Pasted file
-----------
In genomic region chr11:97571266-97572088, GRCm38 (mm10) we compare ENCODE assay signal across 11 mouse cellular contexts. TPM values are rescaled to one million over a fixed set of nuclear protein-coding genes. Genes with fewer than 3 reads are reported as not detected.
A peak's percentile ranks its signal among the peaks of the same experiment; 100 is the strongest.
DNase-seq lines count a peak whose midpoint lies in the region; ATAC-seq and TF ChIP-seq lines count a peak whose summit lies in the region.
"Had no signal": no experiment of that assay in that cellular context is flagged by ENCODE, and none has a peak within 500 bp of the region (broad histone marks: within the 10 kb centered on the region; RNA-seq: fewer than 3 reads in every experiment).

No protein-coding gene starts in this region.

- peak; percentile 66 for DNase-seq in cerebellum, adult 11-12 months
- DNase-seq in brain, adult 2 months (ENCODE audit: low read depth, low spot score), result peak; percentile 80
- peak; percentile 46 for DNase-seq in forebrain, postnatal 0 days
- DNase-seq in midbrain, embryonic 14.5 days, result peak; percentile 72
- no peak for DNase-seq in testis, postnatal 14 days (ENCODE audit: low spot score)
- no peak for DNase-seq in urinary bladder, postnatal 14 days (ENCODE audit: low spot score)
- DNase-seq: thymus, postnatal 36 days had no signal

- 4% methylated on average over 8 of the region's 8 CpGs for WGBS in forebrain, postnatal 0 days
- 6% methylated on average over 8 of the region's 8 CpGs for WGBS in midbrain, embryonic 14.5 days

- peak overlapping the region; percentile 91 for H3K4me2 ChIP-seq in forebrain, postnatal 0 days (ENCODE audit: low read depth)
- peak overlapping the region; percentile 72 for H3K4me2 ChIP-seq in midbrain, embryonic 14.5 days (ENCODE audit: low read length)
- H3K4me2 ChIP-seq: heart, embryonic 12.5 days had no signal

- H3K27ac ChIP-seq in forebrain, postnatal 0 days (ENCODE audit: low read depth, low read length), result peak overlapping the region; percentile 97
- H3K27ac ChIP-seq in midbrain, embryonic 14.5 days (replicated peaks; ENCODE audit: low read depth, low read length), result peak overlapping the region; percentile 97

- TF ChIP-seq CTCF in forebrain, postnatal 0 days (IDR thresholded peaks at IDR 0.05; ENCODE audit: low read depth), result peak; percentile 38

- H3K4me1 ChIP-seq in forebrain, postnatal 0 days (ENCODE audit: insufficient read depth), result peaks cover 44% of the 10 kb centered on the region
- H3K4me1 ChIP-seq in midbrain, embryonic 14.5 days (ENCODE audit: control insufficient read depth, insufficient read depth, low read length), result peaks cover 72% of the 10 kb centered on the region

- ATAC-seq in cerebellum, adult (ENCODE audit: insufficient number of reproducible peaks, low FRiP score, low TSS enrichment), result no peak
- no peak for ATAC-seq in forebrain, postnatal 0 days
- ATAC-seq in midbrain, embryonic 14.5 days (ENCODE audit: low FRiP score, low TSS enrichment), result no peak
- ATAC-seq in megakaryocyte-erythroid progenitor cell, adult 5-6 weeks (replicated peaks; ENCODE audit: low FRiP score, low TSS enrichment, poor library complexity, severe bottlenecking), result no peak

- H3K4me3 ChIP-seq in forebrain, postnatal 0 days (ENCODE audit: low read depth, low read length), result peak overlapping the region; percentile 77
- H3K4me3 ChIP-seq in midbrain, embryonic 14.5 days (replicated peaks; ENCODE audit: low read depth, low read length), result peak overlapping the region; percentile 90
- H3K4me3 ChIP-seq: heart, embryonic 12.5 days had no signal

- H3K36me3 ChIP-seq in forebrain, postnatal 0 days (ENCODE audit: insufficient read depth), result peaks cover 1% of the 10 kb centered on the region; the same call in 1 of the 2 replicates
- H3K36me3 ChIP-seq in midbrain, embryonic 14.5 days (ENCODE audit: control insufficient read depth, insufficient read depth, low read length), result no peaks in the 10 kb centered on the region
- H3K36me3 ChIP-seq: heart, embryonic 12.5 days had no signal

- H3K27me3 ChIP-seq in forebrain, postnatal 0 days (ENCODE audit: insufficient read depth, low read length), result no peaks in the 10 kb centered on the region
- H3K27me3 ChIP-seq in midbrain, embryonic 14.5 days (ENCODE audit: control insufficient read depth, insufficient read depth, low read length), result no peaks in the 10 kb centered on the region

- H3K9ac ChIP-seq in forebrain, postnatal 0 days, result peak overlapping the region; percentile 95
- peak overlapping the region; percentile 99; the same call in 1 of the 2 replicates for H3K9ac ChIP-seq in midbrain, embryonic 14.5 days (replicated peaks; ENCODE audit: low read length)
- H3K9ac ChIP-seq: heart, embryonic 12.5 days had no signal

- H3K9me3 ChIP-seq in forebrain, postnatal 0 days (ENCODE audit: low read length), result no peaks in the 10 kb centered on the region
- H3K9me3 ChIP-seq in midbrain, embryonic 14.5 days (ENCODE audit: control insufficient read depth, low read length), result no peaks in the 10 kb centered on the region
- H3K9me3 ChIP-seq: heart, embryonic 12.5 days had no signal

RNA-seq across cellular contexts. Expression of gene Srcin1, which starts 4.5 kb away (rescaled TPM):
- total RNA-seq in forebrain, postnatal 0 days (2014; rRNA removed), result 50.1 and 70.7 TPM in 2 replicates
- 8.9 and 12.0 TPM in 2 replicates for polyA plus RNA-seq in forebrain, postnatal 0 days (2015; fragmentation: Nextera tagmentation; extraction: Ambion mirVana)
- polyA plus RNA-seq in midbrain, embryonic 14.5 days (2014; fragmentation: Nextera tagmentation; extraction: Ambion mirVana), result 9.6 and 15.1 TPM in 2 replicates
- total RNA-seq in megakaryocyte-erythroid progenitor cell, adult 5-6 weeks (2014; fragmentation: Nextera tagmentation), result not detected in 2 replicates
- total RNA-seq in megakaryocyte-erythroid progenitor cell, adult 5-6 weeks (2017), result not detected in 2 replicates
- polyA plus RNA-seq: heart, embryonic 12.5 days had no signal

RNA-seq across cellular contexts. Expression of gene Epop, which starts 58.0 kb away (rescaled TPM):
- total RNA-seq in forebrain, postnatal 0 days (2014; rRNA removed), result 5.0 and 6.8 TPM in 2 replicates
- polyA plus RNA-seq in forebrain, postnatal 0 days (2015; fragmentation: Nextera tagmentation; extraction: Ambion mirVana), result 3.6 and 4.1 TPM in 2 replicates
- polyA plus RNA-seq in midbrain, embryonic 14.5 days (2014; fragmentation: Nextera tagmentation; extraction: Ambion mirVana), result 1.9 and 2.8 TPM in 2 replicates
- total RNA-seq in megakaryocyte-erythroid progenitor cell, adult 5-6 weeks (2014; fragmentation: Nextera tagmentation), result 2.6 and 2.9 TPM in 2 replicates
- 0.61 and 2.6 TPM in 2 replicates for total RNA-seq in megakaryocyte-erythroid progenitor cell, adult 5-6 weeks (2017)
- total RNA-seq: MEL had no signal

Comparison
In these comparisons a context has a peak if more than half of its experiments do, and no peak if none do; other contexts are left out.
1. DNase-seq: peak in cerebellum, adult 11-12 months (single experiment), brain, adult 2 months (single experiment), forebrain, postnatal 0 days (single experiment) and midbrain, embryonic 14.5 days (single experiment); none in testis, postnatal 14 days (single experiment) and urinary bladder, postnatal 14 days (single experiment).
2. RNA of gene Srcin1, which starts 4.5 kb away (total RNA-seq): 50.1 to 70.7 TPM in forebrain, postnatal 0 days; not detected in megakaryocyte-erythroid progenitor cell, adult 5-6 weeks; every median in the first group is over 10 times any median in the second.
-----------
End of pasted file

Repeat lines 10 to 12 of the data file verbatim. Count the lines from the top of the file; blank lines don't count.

- no peak for DNase-seq in testis, postnatal 14 days (ENCODE audit: low spot score)
- no peak for DNase-seq in urinary bladder, postnatal 14 days (ENCODE audit: low spot score)
- DNase-seq: thymus, postnatal 36 days had no signal